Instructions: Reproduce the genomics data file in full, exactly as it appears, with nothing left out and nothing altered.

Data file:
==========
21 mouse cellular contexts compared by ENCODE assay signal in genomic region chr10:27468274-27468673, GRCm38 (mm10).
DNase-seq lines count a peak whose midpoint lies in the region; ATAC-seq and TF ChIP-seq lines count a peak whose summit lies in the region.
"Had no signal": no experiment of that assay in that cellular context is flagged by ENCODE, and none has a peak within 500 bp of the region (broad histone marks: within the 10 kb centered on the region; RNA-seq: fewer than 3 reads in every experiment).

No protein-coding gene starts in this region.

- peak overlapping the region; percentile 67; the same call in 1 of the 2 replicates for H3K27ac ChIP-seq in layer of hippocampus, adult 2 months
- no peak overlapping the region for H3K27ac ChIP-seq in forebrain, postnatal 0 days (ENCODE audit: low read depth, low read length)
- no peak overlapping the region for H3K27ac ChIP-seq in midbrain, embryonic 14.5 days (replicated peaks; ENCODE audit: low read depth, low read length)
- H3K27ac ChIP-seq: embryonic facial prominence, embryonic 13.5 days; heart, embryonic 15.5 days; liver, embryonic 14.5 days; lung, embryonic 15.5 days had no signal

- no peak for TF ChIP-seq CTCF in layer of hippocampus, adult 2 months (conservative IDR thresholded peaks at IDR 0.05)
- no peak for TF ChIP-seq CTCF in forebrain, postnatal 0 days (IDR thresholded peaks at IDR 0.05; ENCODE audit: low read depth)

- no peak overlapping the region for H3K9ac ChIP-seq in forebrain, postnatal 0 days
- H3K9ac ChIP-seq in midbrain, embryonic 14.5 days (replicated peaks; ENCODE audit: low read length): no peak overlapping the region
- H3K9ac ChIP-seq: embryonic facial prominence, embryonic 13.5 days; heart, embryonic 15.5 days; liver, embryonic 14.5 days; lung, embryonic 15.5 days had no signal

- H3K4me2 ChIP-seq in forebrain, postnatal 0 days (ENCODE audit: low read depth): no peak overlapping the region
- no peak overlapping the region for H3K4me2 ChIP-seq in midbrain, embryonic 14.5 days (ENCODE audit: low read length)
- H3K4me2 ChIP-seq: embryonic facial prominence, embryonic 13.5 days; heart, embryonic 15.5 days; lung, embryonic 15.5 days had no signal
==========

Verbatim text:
21 mouse cellular contexts compared by ENCODE assay signal in genomic region chr10:27468274-27468673, GRCm38 (mm10).
DNase-seq lines count a peak whose midpoint lies in the region; ATAC-seq and TF ChIP-seq lines count a peak whose summit lies in the region.
"Had no signal": no experiment of that assay in that cellular context is flagged by ENCODE, and none has a peak within 500 bp of the region (broad histone marks: within the 10 kb centered on the region; RNA-seq: fewer than 3 reads in every experiment).

No protein-coding gene starts in this region.

- peak overlapping the region; percentile 67; the same call in 1 of the 2 replicates for H3K27ac ChIP-seq in layer of hippocampus, adult 2 months
- no peak overlapping the region for H3K27ac ChIP-seq in forebrain, postnatal 0 days (ENCODE audit: low read depth, low read length)
- no peak overlapping the region for H3K27ac ChIP-seq in midbrain, embryonic 14.5 days (replicated peaks; ENCODE audit: low read depth, low read length)
- H3K27ac ChIP-seq: embryonic facial prominence, embryonic 13.5 days; heart, embryonic 15.5 days; liver, embryonic 14.5 days; lung, embryonic 15.5 days had no signal

- no peak for TF ChIP-seq CTCF in layer of hippocampus, adult 2 months (conservative IDR thresholded peaks at IDR 0.05)
- no peak for TF ChIP-seq CTCF in forebrain, postnatal 0 days (IDR thresholded peaks at IDR 0.05; ENCODE audit: low read depth)

- no peak overlapping the region for H3K9ac ChIP-seq in forebrain, postnatal 0 days
- H3K9ac ChIP-seq in midbrain, embryonic 14.5 days (replicated peaks; ENCODE audit: low read length): no peak overlapping the region
- H3K9ac ChIP-seq: embryonic facial prominence, embryonic 13.5 days; heart, embryonic 15.5 days; liver, embryonic 14.5 days; lung, embryonic 15.5 days had no signal

- H3K4me2 ChIP-seq in forebrain, postnatal 0 days (ENCODE audit: low read depth): no peak overlapping the region
- no peak overlapping the region for H3K4me2 ChIP-seq in midbrain, embryonic 14.5 days (ENCODE audit: low read length)
- H3K4me2 ChIP-seq: embryonic facial prominence, embryonic 13.5 days; heart, embryonic 15.5 days; lung, embryonic 15.5 days had no signal